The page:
by PETER VINE United Kingdom Despite the cuts, the drumbeat of operations rolls on. In addition to the previously announced dispatching of Type 45 Destroyer HMS Daring to the Persian Gulf to join the international flotilla already there, the Foreign Office released a rather hurried notification to the press that Daring’s sister ship, HMS Dauntless, [...]
Archived posts from category ‘Royal Navy’
With rebel forces in Tripoli and Moammar Gadhafi on the run, the end could be near for the Libyan civil war. Sporadic fighting continues in the capital city of the oil-rich North African nation, NATO warplanes are still patrolling overhead, and there’s always the danger of Gadhafi true-believers launching a fresh insurgency. But already, Western analysts are weighing the lessons of the six-month-long conflict. “Modern air power is the key force that is directly leading to the overthrow of the Gadhafi regime,” retired Air Force Lt. Gen. David Deptula concluded. True, but a host of other cutting-edge technologies, and a few decidedly low-end ones, also played critical roles.
Think Defense on Atlantic Conveyor
She was the big ship that could — until she couldn’t. In early 1982, Atlantic Conveyer was nothing special: a mere civilian container ship belonging to the Cunard Line company. Then, on April 2, Argentine troops invaded the South Atlantic’s Falkland Islands, long a British territory. The U.K. Royal Navy quickly assembled a task force around two medium aircraft carriers with Harrier jump-jet fighters. The task force include 40 commercial vessels pressed into wartime service, including the 15,000-ton Atlantic Conveyer.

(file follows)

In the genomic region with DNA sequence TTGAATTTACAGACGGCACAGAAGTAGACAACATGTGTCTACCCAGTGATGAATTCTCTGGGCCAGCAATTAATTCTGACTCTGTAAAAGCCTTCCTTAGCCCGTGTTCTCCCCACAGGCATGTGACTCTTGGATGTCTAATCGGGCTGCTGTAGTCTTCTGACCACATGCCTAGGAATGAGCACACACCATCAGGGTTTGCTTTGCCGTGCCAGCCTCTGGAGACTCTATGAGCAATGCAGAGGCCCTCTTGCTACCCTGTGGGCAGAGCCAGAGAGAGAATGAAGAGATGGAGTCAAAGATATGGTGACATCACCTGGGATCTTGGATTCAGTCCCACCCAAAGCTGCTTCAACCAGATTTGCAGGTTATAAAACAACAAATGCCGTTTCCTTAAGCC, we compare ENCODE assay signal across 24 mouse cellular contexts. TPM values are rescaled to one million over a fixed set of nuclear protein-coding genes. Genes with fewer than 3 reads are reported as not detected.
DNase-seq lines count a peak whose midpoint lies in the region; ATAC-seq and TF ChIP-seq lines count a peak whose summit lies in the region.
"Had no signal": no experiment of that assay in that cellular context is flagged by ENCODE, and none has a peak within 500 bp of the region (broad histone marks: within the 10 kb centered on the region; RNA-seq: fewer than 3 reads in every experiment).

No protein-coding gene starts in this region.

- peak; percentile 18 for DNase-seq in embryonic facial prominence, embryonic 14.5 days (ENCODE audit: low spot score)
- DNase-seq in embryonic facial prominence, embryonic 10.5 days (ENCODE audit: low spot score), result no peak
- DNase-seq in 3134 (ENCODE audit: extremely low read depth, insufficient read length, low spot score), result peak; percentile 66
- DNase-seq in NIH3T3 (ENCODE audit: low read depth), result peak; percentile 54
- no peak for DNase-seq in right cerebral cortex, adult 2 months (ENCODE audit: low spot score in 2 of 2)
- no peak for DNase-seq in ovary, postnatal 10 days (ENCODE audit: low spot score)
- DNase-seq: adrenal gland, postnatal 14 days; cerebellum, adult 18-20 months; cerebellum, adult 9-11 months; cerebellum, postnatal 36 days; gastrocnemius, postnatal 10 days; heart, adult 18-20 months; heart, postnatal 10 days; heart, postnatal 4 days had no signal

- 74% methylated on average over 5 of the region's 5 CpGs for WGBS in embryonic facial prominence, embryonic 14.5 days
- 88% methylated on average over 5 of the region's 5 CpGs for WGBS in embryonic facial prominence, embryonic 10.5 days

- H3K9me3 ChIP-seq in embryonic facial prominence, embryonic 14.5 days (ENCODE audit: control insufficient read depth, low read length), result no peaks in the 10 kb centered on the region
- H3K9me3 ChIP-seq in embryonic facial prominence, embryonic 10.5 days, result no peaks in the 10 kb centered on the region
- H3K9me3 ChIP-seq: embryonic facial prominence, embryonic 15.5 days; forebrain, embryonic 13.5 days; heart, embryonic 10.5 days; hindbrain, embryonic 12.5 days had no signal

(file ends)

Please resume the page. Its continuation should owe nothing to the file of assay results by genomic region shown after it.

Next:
The U.K.’s October Strategic Defense and Security Review deeply cut the Royal Navy, removing two of three current, small carriers, several amphibious ships and four of 23 escorts. In the wake of the review, we asked readers to imagine their own future Royal Navy, within existing financial restraints. We had done the same for the U.S. Navy some years ago.
The Royal Navy seemed to escape major cuts in the most recent British defense drawdown. The Senior Service lost just two of its roughly 100 ships: a mine-hunter and a survey vessel. The Royal Air Force, on the other hand, took big hits, losing its Nimrod maritime patrol planes plus some Tornado and Harrier jets.
Future British Frigate Takes Shape
BAE Systems has released the first artist’s impressions of the planned Future Surface Combatant for the Royal Navy. The British government has awarded the U.K. defense contractor a 3.4-million pound contract for initial design work on the vessel, which is intended to replace the existing Type 22 and Type 23 frigates beginning in around a decade.